Editor’s note: This is the first of a two-part series on Cuba’s economic reforms. Part I looks at the reforms to date. Part II will examine the challenges facing future efforts.
Since assuming office in July 2006, Cuban President Raul Castro has been on a crusade to bring the Cuban economy into the 21st century. The hyper-centralized model imported from the Soviet Union in the 1960s "doesn't even work for us anymore," Fidel Castro admitted.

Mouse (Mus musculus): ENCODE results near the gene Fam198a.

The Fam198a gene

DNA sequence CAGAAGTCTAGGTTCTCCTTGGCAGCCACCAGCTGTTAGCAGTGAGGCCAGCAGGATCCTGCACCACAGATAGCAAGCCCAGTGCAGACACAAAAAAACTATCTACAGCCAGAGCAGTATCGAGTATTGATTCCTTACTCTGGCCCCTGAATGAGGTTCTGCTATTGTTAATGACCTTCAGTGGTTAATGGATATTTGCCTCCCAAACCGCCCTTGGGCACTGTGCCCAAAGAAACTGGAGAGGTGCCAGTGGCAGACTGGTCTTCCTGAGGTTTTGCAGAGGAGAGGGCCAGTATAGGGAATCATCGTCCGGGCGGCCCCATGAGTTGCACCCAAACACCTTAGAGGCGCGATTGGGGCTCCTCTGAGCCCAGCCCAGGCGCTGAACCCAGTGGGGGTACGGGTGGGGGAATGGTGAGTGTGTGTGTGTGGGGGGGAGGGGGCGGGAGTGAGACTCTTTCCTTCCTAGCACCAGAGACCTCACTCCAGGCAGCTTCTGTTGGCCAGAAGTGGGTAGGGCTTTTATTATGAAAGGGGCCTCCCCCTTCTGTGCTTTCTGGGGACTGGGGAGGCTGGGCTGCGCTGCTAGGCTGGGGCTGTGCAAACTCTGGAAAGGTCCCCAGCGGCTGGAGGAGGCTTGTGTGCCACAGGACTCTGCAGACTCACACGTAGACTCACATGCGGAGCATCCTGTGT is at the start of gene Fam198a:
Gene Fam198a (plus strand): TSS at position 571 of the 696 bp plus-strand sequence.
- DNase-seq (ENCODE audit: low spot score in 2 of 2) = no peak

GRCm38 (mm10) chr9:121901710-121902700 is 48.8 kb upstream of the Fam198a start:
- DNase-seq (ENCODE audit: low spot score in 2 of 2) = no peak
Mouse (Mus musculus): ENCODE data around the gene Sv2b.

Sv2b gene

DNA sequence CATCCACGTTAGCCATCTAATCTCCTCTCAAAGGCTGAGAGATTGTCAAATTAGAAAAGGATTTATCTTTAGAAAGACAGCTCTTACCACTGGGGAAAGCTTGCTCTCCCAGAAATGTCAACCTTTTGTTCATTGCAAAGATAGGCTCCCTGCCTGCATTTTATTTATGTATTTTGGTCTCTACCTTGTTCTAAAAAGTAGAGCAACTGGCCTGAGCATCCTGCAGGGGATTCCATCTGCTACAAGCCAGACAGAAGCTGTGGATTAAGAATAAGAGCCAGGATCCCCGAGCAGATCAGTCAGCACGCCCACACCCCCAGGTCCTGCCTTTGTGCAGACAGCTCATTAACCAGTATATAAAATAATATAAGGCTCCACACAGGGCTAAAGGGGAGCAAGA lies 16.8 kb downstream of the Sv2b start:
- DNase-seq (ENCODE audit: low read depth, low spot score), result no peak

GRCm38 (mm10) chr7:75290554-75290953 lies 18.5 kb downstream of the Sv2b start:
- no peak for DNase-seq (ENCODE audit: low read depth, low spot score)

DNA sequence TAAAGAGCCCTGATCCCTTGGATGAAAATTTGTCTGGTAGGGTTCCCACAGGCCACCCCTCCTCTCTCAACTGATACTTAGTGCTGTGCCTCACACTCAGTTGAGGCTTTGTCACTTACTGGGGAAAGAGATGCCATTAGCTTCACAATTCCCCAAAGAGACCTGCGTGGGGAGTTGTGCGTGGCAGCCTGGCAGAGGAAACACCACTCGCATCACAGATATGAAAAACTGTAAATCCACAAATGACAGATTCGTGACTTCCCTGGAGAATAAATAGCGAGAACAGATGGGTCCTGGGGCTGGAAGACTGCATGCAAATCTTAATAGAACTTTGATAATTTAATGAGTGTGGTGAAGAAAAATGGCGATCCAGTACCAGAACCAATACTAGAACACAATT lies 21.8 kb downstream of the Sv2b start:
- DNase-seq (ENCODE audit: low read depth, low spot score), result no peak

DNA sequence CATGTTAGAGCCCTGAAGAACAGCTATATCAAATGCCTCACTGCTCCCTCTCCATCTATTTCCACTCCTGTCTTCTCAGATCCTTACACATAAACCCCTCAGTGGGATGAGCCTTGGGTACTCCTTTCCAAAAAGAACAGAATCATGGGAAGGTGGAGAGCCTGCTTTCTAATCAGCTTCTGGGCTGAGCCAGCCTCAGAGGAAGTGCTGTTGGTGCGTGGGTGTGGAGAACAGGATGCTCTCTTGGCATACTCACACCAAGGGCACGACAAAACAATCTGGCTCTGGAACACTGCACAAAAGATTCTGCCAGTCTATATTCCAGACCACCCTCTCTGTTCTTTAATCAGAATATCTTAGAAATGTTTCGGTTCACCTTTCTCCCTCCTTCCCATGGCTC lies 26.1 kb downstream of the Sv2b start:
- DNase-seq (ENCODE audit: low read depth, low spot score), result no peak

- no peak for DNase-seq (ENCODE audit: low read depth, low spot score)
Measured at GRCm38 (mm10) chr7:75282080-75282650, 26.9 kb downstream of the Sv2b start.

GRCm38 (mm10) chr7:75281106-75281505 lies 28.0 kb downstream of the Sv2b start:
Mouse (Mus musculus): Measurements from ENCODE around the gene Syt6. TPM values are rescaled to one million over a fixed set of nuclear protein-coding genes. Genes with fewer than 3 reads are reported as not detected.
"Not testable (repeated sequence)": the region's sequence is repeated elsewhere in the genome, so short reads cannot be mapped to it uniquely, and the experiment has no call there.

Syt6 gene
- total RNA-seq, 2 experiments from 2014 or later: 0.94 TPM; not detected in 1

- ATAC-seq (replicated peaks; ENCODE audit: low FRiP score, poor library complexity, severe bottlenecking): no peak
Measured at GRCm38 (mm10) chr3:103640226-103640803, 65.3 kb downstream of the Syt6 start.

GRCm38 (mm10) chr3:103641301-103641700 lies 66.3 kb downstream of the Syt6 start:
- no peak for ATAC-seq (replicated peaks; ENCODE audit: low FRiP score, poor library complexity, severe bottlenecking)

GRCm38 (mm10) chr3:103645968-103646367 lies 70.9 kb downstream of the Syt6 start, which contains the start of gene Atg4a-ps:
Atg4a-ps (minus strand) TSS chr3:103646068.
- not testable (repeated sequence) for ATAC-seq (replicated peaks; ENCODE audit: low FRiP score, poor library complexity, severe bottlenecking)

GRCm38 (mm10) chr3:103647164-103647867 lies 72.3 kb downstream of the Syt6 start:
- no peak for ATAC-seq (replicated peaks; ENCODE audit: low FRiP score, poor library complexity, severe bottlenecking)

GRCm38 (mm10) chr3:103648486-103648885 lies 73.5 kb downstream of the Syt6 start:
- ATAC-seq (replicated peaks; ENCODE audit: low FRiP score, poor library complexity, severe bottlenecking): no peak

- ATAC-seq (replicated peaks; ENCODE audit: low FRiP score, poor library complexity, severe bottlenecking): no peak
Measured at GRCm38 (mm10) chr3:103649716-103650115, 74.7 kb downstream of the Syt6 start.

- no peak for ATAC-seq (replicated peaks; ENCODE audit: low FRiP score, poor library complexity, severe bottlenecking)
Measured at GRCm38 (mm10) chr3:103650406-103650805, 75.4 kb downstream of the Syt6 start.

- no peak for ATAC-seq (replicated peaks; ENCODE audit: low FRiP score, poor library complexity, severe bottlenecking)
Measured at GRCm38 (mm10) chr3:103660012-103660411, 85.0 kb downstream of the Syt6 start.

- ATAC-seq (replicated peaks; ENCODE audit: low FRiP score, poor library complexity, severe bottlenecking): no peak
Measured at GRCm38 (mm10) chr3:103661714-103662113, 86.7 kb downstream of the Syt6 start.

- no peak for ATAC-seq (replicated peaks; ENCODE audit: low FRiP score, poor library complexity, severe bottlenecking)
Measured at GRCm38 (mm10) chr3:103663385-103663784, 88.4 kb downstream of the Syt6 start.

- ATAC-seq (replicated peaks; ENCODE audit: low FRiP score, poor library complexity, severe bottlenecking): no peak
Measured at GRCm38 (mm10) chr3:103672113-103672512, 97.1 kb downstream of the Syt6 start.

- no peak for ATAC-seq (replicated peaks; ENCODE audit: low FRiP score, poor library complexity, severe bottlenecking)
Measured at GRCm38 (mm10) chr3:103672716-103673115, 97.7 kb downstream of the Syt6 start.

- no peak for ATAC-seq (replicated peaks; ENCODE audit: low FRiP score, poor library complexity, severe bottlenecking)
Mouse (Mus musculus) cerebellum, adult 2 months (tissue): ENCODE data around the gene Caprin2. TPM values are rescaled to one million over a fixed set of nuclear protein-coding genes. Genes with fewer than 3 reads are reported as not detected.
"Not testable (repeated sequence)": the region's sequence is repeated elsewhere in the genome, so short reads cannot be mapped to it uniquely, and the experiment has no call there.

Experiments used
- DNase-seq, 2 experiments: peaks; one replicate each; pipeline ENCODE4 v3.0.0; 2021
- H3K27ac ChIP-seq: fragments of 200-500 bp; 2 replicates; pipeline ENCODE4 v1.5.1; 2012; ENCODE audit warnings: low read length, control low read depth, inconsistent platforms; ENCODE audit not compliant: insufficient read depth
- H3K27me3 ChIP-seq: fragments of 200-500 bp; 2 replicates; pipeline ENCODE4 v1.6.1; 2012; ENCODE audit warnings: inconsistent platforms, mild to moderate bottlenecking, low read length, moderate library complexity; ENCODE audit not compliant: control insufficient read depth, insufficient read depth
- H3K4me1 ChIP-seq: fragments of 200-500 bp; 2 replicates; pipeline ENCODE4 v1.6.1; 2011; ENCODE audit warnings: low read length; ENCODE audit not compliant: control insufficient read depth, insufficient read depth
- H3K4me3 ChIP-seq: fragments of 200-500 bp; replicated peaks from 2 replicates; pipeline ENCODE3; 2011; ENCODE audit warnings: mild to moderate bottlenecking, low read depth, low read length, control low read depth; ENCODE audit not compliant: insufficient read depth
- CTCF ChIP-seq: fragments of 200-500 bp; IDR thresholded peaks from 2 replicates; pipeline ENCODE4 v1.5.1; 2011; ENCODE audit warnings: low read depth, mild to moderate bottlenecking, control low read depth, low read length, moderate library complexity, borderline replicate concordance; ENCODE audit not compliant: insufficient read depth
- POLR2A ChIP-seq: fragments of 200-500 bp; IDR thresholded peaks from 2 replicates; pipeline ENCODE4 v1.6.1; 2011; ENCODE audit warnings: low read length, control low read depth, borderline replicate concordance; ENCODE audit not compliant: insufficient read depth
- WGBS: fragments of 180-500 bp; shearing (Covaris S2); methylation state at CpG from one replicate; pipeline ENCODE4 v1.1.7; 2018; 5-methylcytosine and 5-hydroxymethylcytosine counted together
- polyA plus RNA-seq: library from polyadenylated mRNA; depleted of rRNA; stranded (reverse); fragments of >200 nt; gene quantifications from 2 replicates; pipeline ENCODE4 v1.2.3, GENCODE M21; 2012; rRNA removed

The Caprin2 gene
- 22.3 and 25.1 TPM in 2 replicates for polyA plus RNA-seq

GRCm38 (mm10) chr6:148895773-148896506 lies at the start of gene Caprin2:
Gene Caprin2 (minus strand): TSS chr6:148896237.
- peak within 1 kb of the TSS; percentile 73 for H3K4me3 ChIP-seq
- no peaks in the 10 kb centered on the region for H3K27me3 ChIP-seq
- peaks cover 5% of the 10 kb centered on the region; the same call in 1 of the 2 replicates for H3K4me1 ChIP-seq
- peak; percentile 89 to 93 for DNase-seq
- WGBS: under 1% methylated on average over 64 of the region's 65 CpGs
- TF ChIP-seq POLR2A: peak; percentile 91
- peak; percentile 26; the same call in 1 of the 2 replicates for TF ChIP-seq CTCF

When Raul took over, the Cuban economy had yet to fully recover from the "Special Period" -- the deep depression that followed the Soviet Union’s collapse and the loss of $3 billion in annual aid. Although Cuba’s economy has been growing gradually since the 1990s, the gains have been concentrated in tourism and medical services for export. The actual production of goods on the island still lags below 1989 levels, and many state enterprises operate at a loss. Agricultural production has been so poor that this agriculturally well-endowed island has to import 70 percent of its food at a cost of $1.5 billion every year.